DONIEL CALVIN, owner, ID3 Fitness, and COURTNIE PIERCE, owner,

Likewater Fitness.


HER PROBLEM: HER SOLUTION: The alarm clock goes off at 6:00 AM. Hit the snooze button about 4 times. Okay, I’m up. 6:45 AM. I can sleep fifteen more minutes and still make it on time. Okay, seriously, I’m up. 7:05 AM. Shower, iron clothes; at least put on some mascara and some lip balm. It’s 7:50 AM! I can grab something to eat on the way to work. Ahhh, I forgot to pack my lunch. I’ll just grab some Chipotle, that’s pretty healthy. Traffic is thick. I should have made myself some toast. I should start juicing. Maybe I should try that detox tea. OMG! It’s 8:20 AM! I’m just going to grab a bagel from the break a muffin. 8:45 AM. I’m so tired. Maybe someone is going to Starbucks. I need a caramel latte. Who brought donuts? Oooh, sour cream glazed. Just one... two…I’m starting my diet tomorrow, for real. Now if we really want to emphasize the struggle, throw in a husband and children. Does this sound familiar? If a woman has anything to tend to other than herself, it is certain that her time shrinks. The more that day planner starts to fill up with activities, the louder those excuses echo in our mind. Every time goals are set and never given a solid effort, the friendlier we become with our unhappiness. 47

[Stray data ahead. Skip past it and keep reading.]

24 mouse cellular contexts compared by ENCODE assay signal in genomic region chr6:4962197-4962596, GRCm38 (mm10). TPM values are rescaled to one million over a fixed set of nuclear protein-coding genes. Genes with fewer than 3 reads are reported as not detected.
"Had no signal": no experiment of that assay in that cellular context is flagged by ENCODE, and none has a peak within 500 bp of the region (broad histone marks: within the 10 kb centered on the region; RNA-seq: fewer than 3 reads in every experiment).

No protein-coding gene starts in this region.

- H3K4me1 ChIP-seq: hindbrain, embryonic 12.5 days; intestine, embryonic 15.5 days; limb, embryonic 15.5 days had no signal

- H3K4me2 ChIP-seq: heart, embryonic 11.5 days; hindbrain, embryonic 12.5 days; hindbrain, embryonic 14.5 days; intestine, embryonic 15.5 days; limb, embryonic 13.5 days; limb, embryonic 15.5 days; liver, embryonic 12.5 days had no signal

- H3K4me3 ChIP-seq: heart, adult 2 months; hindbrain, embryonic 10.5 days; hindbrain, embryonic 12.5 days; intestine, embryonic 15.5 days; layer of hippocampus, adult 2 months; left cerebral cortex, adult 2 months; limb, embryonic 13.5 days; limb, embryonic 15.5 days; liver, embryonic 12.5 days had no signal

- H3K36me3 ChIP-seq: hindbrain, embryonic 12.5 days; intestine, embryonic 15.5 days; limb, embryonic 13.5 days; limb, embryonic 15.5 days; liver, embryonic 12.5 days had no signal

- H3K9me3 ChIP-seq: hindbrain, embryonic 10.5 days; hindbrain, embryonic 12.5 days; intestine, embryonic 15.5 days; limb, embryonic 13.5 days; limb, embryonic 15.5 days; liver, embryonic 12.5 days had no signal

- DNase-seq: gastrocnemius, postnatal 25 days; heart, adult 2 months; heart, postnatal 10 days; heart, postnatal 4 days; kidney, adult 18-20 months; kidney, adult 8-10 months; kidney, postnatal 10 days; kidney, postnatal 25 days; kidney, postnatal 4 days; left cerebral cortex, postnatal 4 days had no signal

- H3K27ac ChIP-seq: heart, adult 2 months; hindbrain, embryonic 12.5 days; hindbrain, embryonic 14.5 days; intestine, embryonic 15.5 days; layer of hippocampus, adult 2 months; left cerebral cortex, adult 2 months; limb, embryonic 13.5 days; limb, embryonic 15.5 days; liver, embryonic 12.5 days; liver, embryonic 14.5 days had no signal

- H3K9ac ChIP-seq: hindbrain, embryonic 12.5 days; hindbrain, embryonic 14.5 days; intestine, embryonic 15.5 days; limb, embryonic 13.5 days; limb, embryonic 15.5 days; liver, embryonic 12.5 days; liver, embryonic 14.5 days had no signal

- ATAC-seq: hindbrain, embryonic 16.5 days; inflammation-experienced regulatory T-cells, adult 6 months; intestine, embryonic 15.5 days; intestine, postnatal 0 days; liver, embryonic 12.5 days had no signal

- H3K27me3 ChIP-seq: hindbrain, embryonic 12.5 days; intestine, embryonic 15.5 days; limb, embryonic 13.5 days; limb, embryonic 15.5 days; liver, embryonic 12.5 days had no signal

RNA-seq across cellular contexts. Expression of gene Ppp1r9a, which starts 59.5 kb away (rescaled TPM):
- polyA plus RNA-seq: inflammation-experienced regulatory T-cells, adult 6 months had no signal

Be honest with yourself and the work that needs to be done. Understand that goals are attainable with a plan. Set small goals to accomplish the larger ones. If the long-term goal is to lose 20 lbs, set a weekly goal to lose 3 lbs and work the plan for that week, and each week thereafter. Set boundaries by making your priorities known. The people in your circle will be used to the woman you have been, not the woman you are striving to become. You need them to respect your goals enough that they won’t encourage behaviors that caused your current condition. Demonstrate good habits so that others know how to support you. Be patient and faithful to the process. There will be times when your scale is the biggest liar. It won’t reflect the sweat from your workouts, or your new found love for clean eating. There will be times that you cheat and sneak a taste, or an entire plate for that matter, but stay the course. Success is your reward! The journey to our best self is a fight, and we must fight it everyday to be successful. When we can clearly put into perspective the many times we have beautifully persevered through this life, the opportunity to engage in the pursuit of health and happiness will be a welcome one.